Beginners Guide to Paint: Oil

Do you feel inspired by the John Moores Painting Prize 2020 but have no idea where to start? We spoke to the experts at Windsor and Newton to find out how to choose the right medium for you, this week we are looking at Oil Paints.

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Dohyun Baek, Mom's Birthday Follows the lunar Calendar, 2020, oil on canvas (John Moores Painting Prize, 2020)

An introduction to oil paint

Cherished as a traditional painting medium that conjures up images of the Old Masters, oil paint has long been at the centre of art history, whilst still proving very popular with contemporary artists working today. Extremely versatile to use, oil paint is as good for building up thick impasto layers as it is for deploying thin glazes. Nevertheless, a number of preconceptions about the medium remain: oils are seen by some as difficult, involving the use of different solvents and slow drying times, despite being championed for their brilliance and quality. Let’s see if using oil paint is right for you.
Oil paint’s popularity past and present  

Windsor and newton paint tube

The fifteenth century Flemish painter, Jan Van Eyck, is often credited as the ‘Father of Oil Painting’, creating highly detailed panel paintings such as the ‘Arnolfini Wedding’ with exquisite technique.  However, the earliest oil paintings go back much further to the Buddhist murals discovered in Bamiyan, Afghanistan around 650 AD, although it was during the European Renaissance that oils were championed, replacing egg tempera as the artists’ medium of choice. Despite this historical association, oils still gain favour, by virtue of their flexibility and strength, with leading contemporary painters such as Lynette Yiadom-Boakye and Luc Tuymans.

What is oil?

Oil paints are made by combining a natural oil based binder (Linseed, Safflower or Poppy Oil) with a pigment. However, each colour formulation is unique, behaving differently according to each pigment’s nature and properties, governing such things as its degree of transparency as well as its texture. At the same time, unlike water-based painting mediums such as acrylic and watercolour, oil paint needs oxygen from the air in order to dry, and it is through this process of oxidation that different colours retain different drying times: Raw Sienna drying quicker, for instance, than Titanium White.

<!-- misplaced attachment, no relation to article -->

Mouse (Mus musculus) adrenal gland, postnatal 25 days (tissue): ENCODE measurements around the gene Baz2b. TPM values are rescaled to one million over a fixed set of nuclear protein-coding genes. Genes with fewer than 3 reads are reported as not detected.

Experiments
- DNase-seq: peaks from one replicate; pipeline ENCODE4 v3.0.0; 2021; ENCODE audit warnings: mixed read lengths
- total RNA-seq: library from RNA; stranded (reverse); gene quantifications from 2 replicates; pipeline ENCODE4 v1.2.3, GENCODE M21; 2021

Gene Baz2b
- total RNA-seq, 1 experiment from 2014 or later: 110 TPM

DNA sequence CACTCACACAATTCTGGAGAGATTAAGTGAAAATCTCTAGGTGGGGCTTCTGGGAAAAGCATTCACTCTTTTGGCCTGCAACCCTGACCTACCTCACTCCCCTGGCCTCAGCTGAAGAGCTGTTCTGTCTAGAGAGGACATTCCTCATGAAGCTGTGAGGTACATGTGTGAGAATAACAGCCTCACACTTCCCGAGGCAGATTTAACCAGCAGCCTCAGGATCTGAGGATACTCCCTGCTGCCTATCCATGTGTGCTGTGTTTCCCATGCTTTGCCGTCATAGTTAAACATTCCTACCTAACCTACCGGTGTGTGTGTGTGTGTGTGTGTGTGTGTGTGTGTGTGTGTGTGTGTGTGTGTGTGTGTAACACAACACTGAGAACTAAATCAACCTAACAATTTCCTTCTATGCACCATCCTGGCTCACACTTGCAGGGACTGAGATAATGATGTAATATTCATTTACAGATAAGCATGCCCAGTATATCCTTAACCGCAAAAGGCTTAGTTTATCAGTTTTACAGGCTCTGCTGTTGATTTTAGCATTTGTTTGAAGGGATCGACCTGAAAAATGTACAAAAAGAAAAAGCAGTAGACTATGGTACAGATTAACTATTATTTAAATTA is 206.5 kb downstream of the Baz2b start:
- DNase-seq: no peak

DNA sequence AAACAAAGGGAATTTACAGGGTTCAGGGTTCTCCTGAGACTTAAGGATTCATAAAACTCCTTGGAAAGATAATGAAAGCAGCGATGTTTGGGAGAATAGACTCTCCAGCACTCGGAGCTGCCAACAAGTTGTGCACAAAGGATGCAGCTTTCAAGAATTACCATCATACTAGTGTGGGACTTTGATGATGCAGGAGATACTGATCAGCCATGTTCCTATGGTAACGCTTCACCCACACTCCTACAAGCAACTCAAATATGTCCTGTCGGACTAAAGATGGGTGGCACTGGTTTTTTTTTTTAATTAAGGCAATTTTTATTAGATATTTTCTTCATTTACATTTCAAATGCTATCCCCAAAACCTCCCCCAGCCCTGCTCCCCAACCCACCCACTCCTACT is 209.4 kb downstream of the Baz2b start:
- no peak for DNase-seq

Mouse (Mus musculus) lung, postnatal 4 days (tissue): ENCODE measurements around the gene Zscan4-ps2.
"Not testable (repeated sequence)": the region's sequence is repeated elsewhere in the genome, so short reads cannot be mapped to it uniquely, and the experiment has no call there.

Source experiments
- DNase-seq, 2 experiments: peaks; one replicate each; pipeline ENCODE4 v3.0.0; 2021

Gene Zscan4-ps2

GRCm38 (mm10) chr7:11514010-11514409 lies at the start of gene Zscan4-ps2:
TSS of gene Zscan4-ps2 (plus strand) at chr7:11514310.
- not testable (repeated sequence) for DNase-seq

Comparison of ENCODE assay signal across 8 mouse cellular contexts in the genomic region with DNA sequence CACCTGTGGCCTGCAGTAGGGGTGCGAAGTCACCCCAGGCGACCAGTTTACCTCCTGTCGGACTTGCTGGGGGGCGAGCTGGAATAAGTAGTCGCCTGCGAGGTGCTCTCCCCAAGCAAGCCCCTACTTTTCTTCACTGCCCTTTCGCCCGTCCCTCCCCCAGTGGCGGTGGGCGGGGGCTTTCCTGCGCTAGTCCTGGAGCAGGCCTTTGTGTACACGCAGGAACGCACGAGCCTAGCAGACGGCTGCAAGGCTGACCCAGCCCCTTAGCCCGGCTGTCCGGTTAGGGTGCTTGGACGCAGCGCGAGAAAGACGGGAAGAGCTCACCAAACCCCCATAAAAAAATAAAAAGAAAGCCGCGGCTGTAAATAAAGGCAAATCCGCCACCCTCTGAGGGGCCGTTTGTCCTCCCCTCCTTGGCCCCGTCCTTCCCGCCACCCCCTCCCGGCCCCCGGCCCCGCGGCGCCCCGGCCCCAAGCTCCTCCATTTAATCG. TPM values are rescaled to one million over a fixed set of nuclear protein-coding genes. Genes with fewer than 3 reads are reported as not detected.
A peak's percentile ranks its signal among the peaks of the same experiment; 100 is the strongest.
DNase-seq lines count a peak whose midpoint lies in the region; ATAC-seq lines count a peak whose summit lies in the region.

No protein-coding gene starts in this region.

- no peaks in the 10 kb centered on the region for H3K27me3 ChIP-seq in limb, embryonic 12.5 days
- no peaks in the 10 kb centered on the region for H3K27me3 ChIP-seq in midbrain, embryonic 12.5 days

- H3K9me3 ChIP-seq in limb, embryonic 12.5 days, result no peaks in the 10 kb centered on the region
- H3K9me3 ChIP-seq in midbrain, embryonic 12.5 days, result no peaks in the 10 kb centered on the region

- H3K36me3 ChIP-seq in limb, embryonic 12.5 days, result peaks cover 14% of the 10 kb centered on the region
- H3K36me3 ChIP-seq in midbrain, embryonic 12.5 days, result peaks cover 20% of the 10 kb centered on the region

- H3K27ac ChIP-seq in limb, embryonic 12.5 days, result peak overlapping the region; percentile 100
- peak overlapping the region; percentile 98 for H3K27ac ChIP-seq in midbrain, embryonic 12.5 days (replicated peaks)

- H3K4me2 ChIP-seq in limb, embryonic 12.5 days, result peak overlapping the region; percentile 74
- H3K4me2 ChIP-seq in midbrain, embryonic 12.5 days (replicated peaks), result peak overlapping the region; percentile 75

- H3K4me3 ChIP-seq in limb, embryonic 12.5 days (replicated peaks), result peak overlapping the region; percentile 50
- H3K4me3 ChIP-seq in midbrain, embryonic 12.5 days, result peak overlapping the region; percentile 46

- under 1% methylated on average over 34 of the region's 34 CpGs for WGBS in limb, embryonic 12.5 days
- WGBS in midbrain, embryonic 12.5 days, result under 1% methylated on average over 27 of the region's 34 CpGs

What is meant by professional quality paints?

Most brands offer a professional range alongside a standard quality alternative. At Winsor & Newton all of our Oil Colours, from the Professional and Winton dependable quality ranges through to the Artisan Water Mixable and Griffin Alkyd Fast Drying alternatives, use the finest pigments. Professional Oil Colours have a higher concentration of these pigments like-for-like than other ranges, offering a wider selection, although the degree of choice in other Winsor & Newton Oil Colour ranges is increasing. 

Orange oil paint

Single or mixed pigments?

There is a higher degree of single pigments with the Winsor & Newton Professional Oil Colour range, giving you more control over mixing other colours, leaving you less likely to end up with a muddy palette. Single pigments such as Cadmium Yellow or Cobalt Blue offer strong pure colour where only a single pigment is dispersed through the binder. However, there are instances where colours made from a combination of pigments - known as mixed pigments - prove invaluable, such as William Payne’s formulation Payne’s Gray, which offers subtle tonal options infused with blue and grey as an alternative to black.

Traditional Oil, Water-mixable or Alkyd Fast-Drying?

Water mixable oil colour is a genuine oil colour made from modified linseed oil and modified safflower oil. This modification means that water mixable oil colours can be used without hazardous solvents and can be cleaned with water. As an alternative to traditional oil colour, water-mixable oil colour is good for artists who share a workspace or who don't want to use solvents at home. It is also ideal for artists suffering from skin complaints or breathing difficulties. The Winsor and Newton Artisan Water-mixable Oil Colours are available in 40 colours and come with a range of mediums. Alkyd Fast Drying Oil Colours offer a speedier drying option than traditional oils, using alkyds, a naturally derived vegetable oil that is polymerized; ideal for thick impasto techniques and underpainting. Alkyd is a resin-like product and very similar to traditional linseed oil, remaining workable for 4 to 8 hours and touch dry in 18 to 24. Consistent drying times across the range remove the usual restrictions that come with conventional oils, making it easier to overpaint, regardless of the colour upon the surface. The Winsor and Newton Griffin Alkyd Fast-Drying Oil Colours are formulated with the best materials and are available in 48 colours.